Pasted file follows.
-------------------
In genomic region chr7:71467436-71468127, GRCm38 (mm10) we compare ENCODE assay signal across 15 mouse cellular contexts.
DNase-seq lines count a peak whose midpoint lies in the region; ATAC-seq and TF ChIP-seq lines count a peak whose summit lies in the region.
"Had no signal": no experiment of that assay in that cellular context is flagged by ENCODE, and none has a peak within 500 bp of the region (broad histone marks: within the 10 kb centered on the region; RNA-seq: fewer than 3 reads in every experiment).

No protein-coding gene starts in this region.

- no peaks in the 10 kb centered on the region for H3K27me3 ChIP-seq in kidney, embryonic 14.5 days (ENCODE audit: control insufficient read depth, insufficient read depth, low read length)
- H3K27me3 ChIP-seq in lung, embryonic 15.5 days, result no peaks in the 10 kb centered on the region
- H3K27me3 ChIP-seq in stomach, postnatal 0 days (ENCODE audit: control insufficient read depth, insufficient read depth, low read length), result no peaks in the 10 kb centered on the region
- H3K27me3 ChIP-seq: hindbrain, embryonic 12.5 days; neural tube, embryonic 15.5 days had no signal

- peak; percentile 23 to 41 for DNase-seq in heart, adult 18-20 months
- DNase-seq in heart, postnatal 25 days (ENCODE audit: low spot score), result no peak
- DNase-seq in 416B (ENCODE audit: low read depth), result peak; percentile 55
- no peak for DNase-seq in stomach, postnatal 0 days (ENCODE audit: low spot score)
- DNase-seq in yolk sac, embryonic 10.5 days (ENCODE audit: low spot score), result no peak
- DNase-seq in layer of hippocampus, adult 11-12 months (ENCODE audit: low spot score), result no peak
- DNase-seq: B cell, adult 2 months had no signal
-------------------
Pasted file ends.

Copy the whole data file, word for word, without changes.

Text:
In genomic region chr7:71467436-71468127, GRCm38 (mm10) we compare ENCODE assay signal across 15 mouse cellular contexts.
DNase-seq lines count a peak whose midpoint lies in the region; ATAC-seq and TF ChIP-seq lines count a peak whose summit lies in the region.
"Had no signal": no experiment of that assay in that cellular context is flagged by ENCODE, and none has a peak within 500 bp of the region (broad histone marks: within the 10 kb centered on the region; RNA-seq: fewer than 3 reads in every experiment).

No protein-coding gene starts in this region.

- no peaks in the 10 kb centered on the region for H3K27me3 ChIP-seq in kidney, embryonic 14.5 days (ENCODE audit: control insufficient read depth, insufficient read depth, low read length)
- H3K27me3 ChIP-seq in lung, embryonic 15.5 days, result no peaks in the 10 kb centered on the region
- H3K27me3 ChIP-seq in stomach, postnatal 0 days (ENCODE audit: control insufficient read depth, insufficient read depth, low read length), result no peaks in the 10 kb centered on the region
- H3K27me3 ChIP-seq: hindbrain, embryonic 12.5 days; neural tube, embryonic 15.5 days had no signal

- peak; percentile 23 to 41 for DNase-seq in heart, adult 18-20 months
- DNase-seq in heart, postnatal 25 days (ENCODE audit: low spot score), result no peak
- DNase-seq in 416B (ENCODE audit: low read depth), result peak; percentile 55
- no peak for DNase-seq in stomach, postnatal 0 days (ENCODE audit: low spot score)
- DNase-seq in yolk sac, embryonic 10.5 days (ENCODE audit: low spot score), result no peak
- DNase-seq in layer of hippocampus, adult 11-12 months (ENCODE audit: low spot score), result no peak
- DNase-seq: B cell, adult 2 months had no signal